STATE

  • Alabama
  • Alaska
  • Arizona
  • Arkansas
  • California
  • Colorado
  • Connecticut
  • Delaware
  • Florida
  • Georgia
  • Hawaii
  • Idaho
  • Illinois
  • Indiana
  • Iowa
  • Kansas
  • Kentucky
  • Louisiana
  • Maine
  • Maryland
  • Massachusetts
  • Michigan
  • Minnesota
  • Mississippi
  • Missouri
  • Montana
  • Nebraska
  • Nevada
  • New Hampshire
  • New Mexico
  • New York
  • New Jersey
  • North Carolina
  • North Dakota
  • Ohio
  • Oklahoma
  • Oregon
  • Pennsylvania
  • Rhode Island
  • South Carolina
  • South Dakota
  • Tennessee
  • Texas
  • Utah
  • Vermont
  • Virginia
  • Washington
  • West Virginia
  • Wisconsin
  • Wyoming
2016 Angel Capital Association Summit Spotlights Crowdfunding Regulation Changes

At the 2016 Angel Capital Association Summit (ACA) in Philadelphia on May 9 through 12, 2016, angel investors and entrepreneurs gained insight about details and implications of the new regulations for the JOBS Act relating to crowdfunding, which will go into effect on May 16, 2016.

Sebastian Gomez Abero, Chief of the Office of Small Business Policy at the SEC, who was a contributing author to the crowdfunding portion of the JOBS act, and active angel investor Christopher Mirabile from Launchpad Venture Group addressed the summit’s 700 plus attendees, comprised of ACA members and entrepreneurs participating in the Innovation Expo portion of the summit.

Investors, entrepreneurs and attorneys share in the anticipation of the regulation change. Going forward unaccredited investors will be allowed to invest in startups and early stage companies that previously was restricted to accredited investors via strict SEC guidelines. Accreditation is defined as those individuals with incomes over $200K (or with spouses, incomes over $300K) or a net worth of about $1 million.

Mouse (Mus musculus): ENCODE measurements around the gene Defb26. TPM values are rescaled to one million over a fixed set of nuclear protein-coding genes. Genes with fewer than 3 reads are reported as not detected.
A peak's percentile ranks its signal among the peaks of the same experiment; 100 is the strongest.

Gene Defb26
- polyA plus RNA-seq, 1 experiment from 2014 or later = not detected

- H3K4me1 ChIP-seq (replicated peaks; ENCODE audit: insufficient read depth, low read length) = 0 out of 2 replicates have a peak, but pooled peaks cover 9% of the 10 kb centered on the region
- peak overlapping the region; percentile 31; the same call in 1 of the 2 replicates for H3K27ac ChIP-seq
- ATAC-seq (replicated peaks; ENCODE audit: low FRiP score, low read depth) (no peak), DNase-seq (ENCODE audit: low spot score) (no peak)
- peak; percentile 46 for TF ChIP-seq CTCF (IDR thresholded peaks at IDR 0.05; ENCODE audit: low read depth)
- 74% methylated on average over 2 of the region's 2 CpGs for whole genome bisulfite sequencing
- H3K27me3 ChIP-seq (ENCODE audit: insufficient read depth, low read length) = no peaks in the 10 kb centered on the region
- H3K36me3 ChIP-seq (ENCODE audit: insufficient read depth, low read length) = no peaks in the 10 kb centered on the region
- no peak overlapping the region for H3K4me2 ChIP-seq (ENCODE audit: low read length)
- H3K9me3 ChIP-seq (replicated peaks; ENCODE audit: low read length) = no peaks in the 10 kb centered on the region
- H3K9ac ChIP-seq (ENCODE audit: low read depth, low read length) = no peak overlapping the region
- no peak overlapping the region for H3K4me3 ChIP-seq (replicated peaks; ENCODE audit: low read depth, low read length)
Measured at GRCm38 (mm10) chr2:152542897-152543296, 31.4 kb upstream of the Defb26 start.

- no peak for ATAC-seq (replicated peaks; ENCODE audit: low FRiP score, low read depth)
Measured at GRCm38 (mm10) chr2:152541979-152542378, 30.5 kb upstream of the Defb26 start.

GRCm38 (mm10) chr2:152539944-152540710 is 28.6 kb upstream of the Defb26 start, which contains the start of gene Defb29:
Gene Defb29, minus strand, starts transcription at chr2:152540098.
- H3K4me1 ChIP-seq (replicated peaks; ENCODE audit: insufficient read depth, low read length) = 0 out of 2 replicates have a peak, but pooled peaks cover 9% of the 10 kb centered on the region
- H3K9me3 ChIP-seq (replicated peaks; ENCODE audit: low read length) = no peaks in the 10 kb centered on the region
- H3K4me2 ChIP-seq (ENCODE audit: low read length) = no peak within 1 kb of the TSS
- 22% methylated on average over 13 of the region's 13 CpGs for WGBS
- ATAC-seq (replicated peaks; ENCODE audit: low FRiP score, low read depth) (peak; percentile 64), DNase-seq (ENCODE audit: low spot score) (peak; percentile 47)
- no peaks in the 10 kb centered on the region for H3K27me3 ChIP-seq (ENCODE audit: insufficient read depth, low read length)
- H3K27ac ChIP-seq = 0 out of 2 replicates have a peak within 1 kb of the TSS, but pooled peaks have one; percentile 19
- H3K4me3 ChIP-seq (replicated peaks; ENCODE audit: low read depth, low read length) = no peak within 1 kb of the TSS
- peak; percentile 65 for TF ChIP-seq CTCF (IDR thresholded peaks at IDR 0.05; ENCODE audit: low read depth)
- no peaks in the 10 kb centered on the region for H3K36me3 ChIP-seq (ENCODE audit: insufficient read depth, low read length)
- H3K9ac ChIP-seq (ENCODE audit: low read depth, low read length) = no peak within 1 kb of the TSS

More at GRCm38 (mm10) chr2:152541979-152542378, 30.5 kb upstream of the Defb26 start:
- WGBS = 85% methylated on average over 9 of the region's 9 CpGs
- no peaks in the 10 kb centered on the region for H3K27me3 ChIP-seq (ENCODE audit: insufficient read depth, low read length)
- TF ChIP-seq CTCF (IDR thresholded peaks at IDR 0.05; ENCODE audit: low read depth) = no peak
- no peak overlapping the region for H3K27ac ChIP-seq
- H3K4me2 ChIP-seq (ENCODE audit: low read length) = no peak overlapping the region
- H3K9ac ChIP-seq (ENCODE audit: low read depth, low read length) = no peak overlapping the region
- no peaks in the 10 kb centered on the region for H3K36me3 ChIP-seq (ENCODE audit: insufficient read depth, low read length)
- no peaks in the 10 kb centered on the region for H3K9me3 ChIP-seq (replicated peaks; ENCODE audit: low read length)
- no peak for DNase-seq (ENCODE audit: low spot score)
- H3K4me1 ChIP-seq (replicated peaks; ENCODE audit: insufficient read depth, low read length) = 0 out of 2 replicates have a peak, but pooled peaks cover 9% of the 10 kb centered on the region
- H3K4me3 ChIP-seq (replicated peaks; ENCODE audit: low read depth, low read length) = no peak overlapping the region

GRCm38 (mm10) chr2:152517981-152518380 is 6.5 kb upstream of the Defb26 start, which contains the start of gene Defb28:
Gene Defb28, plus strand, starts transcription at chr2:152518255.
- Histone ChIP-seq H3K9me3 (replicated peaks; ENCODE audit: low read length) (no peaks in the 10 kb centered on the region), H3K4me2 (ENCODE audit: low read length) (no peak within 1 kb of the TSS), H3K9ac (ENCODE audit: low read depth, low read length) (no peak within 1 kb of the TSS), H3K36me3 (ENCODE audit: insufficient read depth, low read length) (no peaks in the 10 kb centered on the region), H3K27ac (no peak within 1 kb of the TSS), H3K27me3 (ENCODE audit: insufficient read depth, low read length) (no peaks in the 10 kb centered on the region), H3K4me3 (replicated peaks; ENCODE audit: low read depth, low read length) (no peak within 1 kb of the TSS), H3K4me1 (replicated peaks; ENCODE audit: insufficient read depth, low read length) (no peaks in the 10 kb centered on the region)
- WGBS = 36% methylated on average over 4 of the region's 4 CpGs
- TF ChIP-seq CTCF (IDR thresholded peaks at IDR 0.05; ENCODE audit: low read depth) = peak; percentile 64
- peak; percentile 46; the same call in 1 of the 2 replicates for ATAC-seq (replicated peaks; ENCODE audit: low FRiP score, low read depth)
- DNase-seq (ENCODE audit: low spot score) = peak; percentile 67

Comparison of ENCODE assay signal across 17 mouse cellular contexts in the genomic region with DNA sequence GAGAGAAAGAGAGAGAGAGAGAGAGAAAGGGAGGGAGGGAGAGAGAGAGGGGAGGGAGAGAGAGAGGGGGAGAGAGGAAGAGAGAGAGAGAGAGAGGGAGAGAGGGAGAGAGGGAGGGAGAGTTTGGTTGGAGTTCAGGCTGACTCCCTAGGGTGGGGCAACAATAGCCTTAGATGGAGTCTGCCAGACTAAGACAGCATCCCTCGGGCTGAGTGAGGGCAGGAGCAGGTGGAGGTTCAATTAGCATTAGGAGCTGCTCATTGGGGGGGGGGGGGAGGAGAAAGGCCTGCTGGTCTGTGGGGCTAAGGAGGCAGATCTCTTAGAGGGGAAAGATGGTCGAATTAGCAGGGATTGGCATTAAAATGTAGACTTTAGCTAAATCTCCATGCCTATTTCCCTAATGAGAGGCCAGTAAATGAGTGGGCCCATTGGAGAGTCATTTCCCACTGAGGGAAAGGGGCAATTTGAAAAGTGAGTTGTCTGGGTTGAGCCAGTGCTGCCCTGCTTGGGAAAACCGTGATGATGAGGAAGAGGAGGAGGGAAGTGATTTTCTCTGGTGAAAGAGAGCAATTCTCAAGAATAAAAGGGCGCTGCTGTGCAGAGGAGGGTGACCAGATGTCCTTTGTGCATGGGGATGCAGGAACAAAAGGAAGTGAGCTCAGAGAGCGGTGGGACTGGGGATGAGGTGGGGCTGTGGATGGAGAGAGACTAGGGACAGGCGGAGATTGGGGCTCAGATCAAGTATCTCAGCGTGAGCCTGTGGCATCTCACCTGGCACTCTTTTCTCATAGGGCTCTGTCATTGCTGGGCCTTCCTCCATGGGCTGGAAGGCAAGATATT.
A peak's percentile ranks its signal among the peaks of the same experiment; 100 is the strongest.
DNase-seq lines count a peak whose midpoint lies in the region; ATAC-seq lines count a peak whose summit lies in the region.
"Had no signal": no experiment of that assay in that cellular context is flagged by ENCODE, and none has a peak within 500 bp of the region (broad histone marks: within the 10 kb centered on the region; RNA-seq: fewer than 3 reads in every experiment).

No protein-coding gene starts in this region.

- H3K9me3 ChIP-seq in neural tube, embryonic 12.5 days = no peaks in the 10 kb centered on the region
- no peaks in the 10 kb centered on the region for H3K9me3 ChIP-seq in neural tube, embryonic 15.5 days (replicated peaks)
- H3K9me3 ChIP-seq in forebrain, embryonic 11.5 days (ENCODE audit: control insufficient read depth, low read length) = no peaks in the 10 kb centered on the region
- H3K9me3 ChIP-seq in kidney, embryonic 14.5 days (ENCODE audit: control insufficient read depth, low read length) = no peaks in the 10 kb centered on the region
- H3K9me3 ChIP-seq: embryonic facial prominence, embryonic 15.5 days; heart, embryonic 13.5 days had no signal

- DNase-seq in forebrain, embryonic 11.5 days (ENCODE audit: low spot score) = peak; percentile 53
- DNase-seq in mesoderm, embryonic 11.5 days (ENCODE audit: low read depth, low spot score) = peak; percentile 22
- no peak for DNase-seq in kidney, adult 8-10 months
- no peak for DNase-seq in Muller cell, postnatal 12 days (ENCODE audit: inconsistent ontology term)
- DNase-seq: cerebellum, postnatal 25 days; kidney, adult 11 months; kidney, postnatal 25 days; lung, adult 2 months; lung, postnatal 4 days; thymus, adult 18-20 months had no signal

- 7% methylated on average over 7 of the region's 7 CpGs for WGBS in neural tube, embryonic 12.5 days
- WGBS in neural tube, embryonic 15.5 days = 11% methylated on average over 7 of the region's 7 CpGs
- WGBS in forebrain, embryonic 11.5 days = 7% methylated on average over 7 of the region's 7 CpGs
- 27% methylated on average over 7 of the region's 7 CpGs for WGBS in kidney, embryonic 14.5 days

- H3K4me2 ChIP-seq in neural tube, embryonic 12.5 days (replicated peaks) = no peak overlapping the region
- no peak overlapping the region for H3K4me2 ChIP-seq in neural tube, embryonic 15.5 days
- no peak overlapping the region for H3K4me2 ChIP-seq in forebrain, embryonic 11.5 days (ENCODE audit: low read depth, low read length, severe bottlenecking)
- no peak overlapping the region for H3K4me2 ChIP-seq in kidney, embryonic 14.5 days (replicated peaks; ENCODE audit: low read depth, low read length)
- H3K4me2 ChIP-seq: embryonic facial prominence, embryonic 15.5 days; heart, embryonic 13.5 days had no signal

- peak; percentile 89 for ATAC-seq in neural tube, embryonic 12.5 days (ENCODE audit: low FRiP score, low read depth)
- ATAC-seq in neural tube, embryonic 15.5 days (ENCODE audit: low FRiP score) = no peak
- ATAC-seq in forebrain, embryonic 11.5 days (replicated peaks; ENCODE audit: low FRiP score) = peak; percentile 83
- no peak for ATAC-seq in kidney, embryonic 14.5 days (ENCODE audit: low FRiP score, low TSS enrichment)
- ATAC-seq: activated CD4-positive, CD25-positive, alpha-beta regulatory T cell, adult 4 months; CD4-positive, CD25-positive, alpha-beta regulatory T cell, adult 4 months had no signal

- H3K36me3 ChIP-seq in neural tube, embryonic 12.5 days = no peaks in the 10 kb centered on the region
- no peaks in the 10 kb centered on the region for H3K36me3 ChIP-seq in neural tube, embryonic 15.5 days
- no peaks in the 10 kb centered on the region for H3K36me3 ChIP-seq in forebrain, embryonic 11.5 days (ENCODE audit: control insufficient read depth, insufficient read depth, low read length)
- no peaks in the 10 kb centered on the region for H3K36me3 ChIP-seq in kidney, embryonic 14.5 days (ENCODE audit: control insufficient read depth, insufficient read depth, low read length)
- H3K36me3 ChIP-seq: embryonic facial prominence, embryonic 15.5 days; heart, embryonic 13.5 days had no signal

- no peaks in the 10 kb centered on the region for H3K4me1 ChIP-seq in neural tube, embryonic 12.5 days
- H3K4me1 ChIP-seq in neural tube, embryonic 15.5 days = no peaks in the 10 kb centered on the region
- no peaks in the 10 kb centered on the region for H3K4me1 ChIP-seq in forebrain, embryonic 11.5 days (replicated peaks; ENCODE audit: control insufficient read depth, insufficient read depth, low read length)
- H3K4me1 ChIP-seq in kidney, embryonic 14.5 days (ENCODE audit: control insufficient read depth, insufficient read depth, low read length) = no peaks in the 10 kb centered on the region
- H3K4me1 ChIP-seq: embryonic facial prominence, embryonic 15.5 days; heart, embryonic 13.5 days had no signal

Individuals who do not meet the accreditation requirements (thus unaccredited) will now be allowed to invest limited amounts based on formulas associated with their income and other criteria. The regulation also recognizes and oversees the online platforms that will connect investors to entrepreneurs. The platforms must meet SEC regulations in how these new connections will be made and handled between parties. 

Elizabeth Sigety, attorney at the law firm FoxRothschild and a moderator on one of the summit’s panels, noted the anticipation that is surfacing, “Crowdfunding is clearly a developing area where the startup community will learn through experience as time goes by.” Sigety suggested companies initiate a strategy discussion with its finance and legal team about future direction and funding needs, in particular, to determine if crowdfunding is a good alternative. “It is not one size fits all,” she said.

Contributing author to the regulation Gomez Abero emphasized five key aspects of the new crowdfunding regulation about which investors and companies should take time to gain familiarity. His overview touched on:

Where crowdfunding takes place

Abero stressed that there are new regulations on the intermediary through which crowdfunding can take place: “This intermediary must be a registered broker or dealer, or a new type of entity that was created as a result of this rulemaking called a ‘funding portal.’” Abero then elaborated on ‘funding portals’ and stated they are intermediaries similar to brokers or dealers, but with much more stringent restrictions on the activity which they can engage in.

Investment limits